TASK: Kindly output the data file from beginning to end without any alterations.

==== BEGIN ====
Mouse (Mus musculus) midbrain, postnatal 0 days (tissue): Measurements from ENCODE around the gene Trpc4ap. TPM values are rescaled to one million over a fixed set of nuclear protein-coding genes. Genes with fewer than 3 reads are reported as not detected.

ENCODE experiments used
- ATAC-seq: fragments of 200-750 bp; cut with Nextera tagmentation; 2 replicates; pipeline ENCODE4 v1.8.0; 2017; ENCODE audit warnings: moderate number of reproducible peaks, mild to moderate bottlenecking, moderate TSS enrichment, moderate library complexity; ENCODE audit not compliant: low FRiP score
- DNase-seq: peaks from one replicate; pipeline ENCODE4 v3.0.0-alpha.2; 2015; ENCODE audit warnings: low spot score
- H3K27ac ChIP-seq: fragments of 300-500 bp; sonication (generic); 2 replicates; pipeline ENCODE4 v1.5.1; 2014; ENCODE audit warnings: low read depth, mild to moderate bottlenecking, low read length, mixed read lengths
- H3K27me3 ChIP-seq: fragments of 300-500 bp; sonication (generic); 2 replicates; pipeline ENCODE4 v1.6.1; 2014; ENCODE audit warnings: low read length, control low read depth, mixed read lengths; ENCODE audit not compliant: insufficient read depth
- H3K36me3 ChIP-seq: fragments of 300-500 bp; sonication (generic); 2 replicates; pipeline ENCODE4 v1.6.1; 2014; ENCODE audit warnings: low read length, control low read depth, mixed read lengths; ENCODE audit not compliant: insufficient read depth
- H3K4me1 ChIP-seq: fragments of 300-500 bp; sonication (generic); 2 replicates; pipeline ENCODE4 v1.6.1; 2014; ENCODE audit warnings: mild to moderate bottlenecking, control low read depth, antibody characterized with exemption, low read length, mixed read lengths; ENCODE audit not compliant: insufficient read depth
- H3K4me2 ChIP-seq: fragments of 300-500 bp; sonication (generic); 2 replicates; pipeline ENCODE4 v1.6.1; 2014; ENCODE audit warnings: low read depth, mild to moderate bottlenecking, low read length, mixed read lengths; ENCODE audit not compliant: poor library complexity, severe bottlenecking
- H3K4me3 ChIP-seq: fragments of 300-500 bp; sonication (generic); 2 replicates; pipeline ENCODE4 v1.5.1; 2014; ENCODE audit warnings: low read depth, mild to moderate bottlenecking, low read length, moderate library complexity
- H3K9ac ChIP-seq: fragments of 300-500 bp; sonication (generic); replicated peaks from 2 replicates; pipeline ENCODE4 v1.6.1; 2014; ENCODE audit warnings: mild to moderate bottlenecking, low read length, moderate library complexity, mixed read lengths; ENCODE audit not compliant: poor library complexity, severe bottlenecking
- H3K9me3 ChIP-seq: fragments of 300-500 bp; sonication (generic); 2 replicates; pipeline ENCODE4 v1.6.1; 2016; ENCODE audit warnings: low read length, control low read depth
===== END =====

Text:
Mouse (Mus musculus) midbrain, postnatal 0 days (tissue): Measurements from ENCODE around the gene Trpc4ap. TPM values are rescaled to one million over a fixed set of nuclear protein-coding genes. Genes with fewer than 3 reads are reported as not detected.

ENCODE experiments used
- ATAC-seq: fragments of 200-750 bp; cut with Nextera tagmentation; 2 replicates; pipeline ENCODE4 v1.8.0; 2017; ENCODE audit warnings: moderate number of reproducible peaks, mild to moderate bottlenecking, moderate TSS enrichment, moderate library complexity; ENCODE audit not compliant: low FRiP score
- DNase-seq: peaks from one replicate; pipeline ENCODE4 v3.0.0-alpha.2; 2015; ENCODE audit warnings: low spot score
- H3K27ac ChIP-seq: fragments of 300-500 bp; sonication (generic); 2 replicates; pipeline ENCODE4 v1.5.1; 2014; ENCODE audit warnings: low read depth, mild to moderate bottlenecking, low read length, mixed read lengths
- H3K27me3 ChIP-seq: fragments of 300-500 bp; sonication (generic); 2 replicates; pipeline ENCODE4 v1.6.1; 2014; ENCODE audit warnings: low read length, control low read depth, mixed read lengths; ENCODE audit not compliant: insufficient read depth
- H3K36me3 ChIP-seq: fragments of 300-500 bp; sonication (generic); 2 replicates; pipeline ENCODE4 v1.6.1; 2014; ENCODE audit warnings: low read length, control low read depth, mixed read lengths; ENCODE audit not compliant: insufficient read depth
- H3K4me1 ChIP-seq: fragments of 300-500 bp; sonication (generic); 2 replicates; pipeline ENCODE4 v1.6.1; 2014; ENCODE audit warnings: mild to moderate bottlenecking, control low read depth, antibody characterized with exemption, low read length, mixed read lengths; ENCODE audit not compliant: insufficient read depth
- H3K4me2 ChIP-seq: fragments of 300-500 bp; sonication (generic); 2 replicates; pipeline ENCODE4 v1.6.1; 2014; ENCODE audit warnings: low read depth, mild to moderate bottlenecking, low read length, mixed read lengths; ENCODE audit not compliant: poor library complexity, severe bottlenecking
- H3K4me3 ChIP-seq: fragments of 300-500 bp; sonication (generic); 2 replicates; pipeline ENCODE4 v1.5.1; 2014; ENCODE audit warnings: low read depth, mild to moderate bottlenecking, low read length, moderate library complexity
- H3K9ac ChIP-seq: fragments of 300-500 bp; sonication (generic); replicated peaks from 2 replicates; pipeline ENCODE4 v1.6.1; 2014; ENCODE audit warnings: mild to moderate bottlenecking, low read length, moderate library complexity, mixed read lengths; ENCODE audit not compliant: poor library complexity, severe bottlenecking
- H3K9me3 ChIP-seq: fragments of 300-500 bp; sonication (generic); 2 replicates; pipeline ENCODE4 v1.6.1; 2016; ENCODE audit warnings: low read length, control low read depth